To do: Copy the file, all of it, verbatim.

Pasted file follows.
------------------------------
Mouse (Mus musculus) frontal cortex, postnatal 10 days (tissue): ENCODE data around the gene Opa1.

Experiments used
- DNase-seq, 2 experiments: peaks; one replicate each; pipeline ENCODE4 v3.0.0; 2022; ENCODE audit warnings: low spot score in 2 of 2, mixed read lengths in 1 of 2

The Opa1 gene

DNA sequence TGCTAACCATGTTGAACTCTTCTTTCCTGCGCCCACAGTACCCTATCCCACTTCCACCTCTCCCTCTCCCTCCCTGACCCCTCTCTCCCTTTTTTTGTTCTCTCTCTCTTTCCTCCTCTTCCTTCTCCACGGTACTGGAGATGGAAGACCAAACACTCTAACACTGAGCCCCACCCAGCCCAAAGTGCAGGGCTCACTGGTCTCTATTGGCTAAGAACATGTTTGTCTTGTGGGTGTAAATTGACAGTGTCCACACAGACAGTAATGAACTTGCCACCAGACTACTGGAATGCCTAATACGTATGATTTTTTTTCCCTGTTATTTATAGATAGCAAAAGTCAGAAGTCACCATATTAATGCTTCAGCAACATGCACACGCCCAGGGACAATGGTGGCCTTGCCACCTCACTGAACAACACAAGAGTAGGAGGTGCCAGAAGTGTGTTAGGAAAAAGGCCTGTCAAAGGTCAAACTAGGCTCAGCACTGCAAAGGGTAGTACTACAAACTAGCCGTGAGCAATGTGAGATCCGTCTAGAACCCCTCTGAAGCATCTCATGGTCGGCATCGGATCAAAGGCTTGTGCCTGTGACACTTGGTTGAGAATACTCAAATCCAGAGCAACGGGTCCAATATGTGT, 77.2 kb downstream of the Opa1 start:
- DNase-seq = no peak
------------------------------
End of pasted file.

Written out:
Mouse (Mus musculus) frontal cortex, postnatal 10 days (tissue): ENCODE data around the gene Opa1.

Experiments used
- DNase-seq, 2 experiments: peaks; one replicate each; pipeline ENCODE4 v3.0.0; 2022; ENCODE audit warnings: low spot score in 2 of 2, mixed read lengths in 1 of 2

The Opa1 gene

DNA sequence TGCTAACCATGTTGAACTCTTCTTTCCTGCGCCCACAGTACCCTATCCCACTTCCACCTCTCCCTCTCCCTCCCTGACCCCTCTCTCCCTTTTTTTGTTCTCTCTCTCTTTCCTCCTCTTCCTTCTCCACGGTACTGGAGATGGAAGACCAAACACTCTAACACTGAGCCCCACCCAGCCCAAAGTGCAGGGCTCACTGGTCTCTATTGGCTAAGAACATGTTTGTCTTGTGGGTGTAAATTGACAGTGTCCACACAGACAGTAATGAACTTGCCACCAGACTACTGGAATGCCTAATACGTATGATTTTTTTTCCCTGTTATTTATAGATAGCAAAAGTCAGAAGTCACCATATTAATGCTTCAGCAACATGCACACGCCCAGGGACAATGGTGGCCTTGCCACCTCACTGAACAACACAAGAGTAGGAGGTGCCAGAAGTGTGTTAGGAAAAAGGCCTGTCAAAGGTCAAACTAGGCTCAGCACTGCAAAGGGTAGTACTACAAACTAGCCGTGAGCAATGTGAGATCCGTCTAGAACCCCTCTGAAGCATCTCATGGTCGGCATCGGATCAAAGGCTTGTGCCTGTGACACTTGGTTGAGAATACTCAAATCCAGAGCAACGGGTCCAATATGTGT, 77.2 kb downstream of the Opa1 start:
- DNase-seq = no peak